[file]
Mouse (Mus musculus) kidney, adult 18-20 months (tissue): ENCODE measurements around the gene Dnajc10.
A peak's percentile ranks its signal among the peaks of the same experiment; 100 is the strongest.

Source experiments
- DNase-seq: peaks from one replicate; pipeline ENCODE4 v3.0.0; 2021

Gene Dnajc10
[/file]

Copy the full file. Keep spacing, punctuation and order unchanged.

Mouse (Mus musculus) kidney, adult 18-20 months (tissue): ENCODE measurements around the gene Dnajc10.
A peak's percentile ranks its signal among the peaks of the same experiment; 100 is the strongest.

Source experiments
- DNase-seq: peaks from one replicate; pipeline ENCODE4 v3.0.0; 2021

Gene Dnajc10